By Marion Filler
The Godfather paid a visit to Morris Township last week. Everyone played nice. Nobody got hurt.
Of course, we’re talking about John Lyon, a.k.a. Southside Johnny, the “Godfather of the Jersey Sound.”
Fans were treated to a double dose of Johnny at the Morris Museum’s Bickford Theatre.
First, he did an onstage interview with Jay Lustig, editor of NJArts.net and former music critic for The Star-Ledger. Then, he performed with keyboardist Jeff Kazee, a longtime member of the Asbury Jukes.
Southside Johnny with Jeff Kazee at the Bickford, June 27, 2019. Video by Marion Filler for MorristownGreen.com:
Backstage before the show, Southside Johnny reminisced about the early days. Still a proud Jersey boy at the age of 70, he grew up in Ocean Grove, a small town just south of Asbury, and attended Neptune High School. He and his friends — Bruce Springsteen and “Little Steven” Van Zandt in particular — put the Jersey Shore on the musical map and never forgot their roots.
There never was any doubt about a career choice.
“All I ever wanted to do was sing,” Southside Johnny said. “When I played, everything disappeared, problems just went away and there was only the music.”
During the early 1970s, he and Van Zandt bounced around in various bands and eventually formed the Asbury Jukes, recording their first album in 1976. Van Zandt wrote Southside Johnny’s biggest hit, I Don’t Want to Go Home.
“We played for the people who lived there, ordinary working class people. Now I look around and see all these million dollar condos going up. It’s crazy!” Southside Johnny said.
He has performed around the world but his philosophy about music has not changed.
“I just want to people to forget their troubles and enjoy what I do and have a good time. That’s it.”
That’s exactly what Thursday’s audience had come to do. Wearing Asbury Jukes t-shirts, they listened intently to the dialog between the Southside Johnny and Lustig, who started by congratulating the singer on his recent induction to the New Jersey Hall of Fame.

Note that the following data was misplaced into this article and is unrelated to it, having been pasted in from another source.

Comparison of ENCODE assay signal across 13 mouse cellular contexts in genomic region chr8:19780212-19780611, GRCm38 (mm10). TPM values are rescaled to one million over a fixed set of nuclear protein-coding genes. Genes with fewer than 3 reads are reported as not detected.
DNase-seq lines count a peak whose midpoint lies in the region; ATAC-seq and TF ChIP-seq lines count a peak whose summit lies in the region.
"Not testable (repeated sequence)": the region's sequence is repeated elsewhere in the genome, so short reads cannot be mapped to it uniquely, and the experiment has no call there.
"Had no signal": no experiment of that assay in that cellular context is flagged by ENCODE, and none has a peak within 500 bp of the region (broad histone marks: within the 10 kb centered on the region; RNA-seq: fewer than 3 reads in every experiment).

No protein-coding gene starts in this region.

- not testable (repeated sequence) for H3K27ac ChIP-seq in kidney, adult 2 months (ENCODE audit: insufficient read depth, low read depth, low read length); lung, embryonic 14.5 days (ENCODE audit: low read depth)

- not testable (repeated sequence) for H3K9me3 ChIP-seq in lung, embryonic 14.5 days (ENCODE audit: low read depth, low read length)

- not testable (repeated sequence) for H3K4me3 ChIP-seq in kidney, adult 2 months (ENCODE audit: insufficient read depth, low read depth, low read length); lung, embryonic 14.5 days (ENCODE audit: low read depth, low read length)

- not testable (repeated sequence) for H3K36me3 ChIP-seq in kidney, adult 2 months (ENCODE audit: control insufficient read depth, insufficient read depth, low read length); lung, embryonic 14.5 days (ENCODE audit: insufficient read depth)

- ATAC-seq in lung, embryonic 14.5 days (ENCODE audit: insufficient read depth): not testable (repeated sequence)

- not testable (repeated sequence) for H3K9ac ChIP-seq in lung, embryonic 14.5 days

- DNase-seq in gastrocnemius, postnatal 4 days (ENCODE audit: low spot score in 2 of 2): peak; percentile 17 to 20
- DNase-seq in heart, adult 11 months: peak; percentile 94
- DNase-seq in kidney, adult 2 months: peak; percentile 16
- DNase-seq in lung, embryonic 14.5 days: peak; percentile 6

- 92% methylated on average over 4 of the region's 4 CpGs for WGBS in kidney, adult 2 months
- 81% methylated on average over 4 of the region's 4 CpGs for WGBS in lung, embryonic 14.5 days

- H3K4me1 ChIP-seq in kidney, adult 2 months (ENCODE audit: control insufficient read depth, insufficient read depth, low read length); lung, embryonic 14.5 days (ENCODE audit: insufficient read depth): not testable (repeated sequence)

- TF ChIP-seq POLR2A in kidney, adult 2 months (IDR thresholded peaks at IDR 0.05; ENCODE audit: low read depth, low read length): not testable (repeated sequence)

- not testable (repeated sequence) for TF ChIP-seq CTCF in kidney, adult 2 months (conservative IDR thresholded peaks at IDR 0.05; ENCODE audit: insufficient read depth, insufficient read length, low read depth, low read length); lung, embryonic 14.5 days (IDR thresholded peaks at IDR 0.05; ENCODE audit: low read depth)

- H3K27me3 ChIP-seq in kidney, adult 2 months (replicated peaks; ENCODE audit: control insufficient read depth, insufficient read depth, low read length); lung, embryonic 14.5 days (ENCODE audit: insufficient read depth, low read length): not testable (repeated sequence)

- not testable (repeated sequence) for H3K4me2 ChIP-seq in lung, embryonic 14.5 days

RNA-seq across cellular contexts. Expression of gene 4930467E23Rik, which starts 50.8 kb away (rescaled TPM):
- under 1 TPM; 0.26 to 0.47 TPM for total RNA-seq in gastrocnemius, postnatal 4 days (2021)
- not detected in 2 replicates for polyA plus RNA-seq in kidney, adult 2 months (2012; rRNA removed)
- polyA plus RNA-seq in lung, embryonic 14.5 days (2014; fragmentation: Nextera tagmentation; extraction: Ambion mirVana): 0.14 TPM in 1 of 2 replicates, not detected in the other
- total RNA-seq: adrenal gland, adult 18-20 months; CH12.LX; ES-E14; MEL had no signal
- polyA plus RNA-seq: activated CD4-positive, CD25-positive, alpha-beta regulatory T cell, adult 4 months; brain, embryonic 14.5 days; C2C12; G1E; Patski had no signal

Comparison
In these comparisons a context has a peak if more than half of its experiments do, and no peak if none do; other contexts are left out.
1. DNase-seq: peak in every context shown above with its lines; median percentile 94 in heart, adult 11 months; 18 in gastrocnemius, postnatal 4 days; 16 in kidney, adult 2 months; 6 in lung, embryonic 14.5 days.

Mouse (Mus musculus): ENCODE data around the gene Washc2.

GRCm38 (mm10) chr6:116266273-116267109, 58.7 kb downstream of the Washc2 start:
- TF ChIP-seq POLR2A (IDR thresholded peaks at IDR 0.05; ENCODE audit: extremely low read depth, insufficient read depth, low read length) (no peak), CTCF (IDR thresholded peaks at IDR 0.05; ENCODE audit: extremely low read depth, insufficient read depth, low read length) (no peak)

Southside Johnny replied: “If you’re in the same hall of fame as Thomas Edison, there’s something definitely wrong.”
Southside Johnny on the Hall of Fame. Video by Marion Filler for MorristownGreen.com:
One-liners were flying all night.
“Bruce and Stevie and those guys were serious about music. I didn’t think I had talent. They all played instruments and I played the harmonica. I looked in the classical music dictionary once. It said: Harmonica: Semi-legitimate instrument.”
Working musicians never get holidays off, he noted.
“I always worked on New Year’s Eve since I was 18. They would give us $200, it was a big night,” Southside Johnny recounted.
The only year he decided to stay home, he was thwarted by a call from Van Zandt saying he was getting married on New Year’s Eve.
“I didn’t even get paid for that, but it was great. Little Richard did the ceremony.” The year was 1982, and in a recent interview with Vice.com, Van Zandt described his wedding to Maureen Santoro as “blissful chaos.” They still are together.
Then it was time to rock. Backed by Kazee, who helped write and produce their critically acclaimed 2010 album Pills and Ammo, Southside Johnny rolled out number after number, singing and playing harmonica, with ample chatter in between.
Titles seldom were announced, but it didn’t matter. The audience appeared to know every word.